Andy photographed Miranda constantly. She used a real camera, always, because Miranda insisted on it. When Andy got her first smartphone, Miranda had been firm on the matter: “No phone pictures. Someone could grab your phone, and they’d think—”
“What would they think?” Andy had asked, and Miranda only frowned. Andy would have taken a photo of the expression—the angles of her face in sharp sunlight, the war in her eyes, the exasperation which revealed an affection Andy wanted to study later—but her digital SLR was at her apartment. She’d left it there because the smartphone seemed easier, and because she was a bit proud to own one after years of juggling a work BlackBerry and a personal flip.
Miranda knew how to keep doing what she was doing when a camera was on. No nervous glances into the lens, no coyly bitten lips, no compulsive laughter. There were photos of her stirring peanut sauce, watching a movie on TV, walking down the street, and it was the miracle of Andy’s life that Miranda looked in the photos as she had in the moments. The heat from the stove reddening her face. Her shoulders tensed against the haunting soundtrack. The clack of her heels on the endless winter sidewalk.
On the rare occasions Miranda grabbed the camera and snapped a picture of her devoted photographer, Andy transformed into the awkward young girl she was afraid she still was. “Don’t freeze,” Miranda admonished once. “Learn to take a compliment.”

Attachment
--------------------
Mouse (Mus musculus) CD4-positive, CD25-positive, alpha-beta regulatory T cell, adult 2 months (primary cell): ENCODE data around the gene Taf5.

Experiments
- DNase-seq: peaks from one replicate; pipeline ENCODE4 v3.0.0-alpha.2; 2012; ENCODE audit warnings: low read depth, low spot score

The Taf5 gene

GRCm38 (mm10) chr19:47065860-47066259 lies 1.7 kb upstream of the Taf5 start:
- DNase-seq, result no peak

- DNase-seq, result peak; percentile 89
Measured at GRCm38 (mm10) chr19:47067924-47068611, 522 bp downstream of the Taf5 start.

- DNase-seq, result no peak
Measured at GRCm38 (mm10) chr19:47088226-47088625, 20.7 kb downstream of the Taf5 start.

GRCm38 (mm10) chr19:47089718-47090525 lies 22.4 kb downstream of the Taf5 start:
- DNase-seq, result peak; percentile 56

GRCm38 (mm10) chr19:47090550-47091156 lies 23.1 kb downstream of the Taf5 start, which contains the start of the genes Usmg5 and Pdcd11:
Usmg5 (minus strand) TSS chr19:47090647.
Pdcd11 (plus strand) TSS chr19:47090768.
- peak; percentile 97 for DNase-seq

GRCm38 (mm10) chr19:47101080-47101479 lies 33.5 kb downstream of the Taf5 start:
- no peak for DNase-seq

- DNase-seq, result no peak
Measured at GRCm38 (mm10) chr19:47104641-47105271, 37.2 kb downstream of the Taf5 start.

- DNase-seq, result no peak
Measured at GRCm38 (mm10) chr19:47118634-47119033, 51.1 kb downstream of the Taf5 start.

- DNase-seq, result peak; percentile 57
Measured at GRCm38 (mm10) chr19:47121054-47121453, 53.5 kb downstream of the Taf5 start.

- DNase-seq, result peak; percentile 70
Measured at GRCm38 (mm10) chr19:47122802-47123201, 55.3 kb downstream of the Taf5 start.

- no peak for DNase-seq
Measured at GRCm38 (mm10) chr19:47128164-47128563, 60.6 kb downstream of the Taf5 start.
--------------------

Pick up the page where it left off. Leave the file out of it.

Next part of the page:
“The camera doesn’t deserve you,” Miranda said, trying a different tack. They were in the kitchen at Miranda’s house, late at night, but there was no work spread out on the table between them. It was a Friday, and Andy was just—there, a place she often found herself. “Stare it down. Show it that you know something it doesn’t.”
I fucking adore you, Andy thought. She tried to put the feeling in her face, tried to whisper it to the camera because she didn’t see the point of keeping the secret, and Miranda pressed the shutter button as soon as Andy’s face was settled. Kept pressing it over and over as Andy made subtle adjustments to the placement of her hands on the table, as she intensified the love in her eyes.
“Mmm,” Miranda said finally. “That’s the one.” She turned the camera so Andy could see the image: nearly half her face was in shadow, but the adoration burned bright. “Send it to me, please?”
“Sure,” Andy said. She reached to take the camera back, but Miranda held it close.
“Let me have it a little longer. I want to give you a taste of your own medicine.”
She took pictures of everything Andy did that night. She photographed Andy pouring more wine, dealing cards for gin rummy, putting a plate in the sink. She took so many photos that Andy looked in them, finally, the way she looked in real life. As such, when Andy reached for Miranda’s arm and Miranda responded with “Get a boyfriend,” the photo displayed accurate hurt.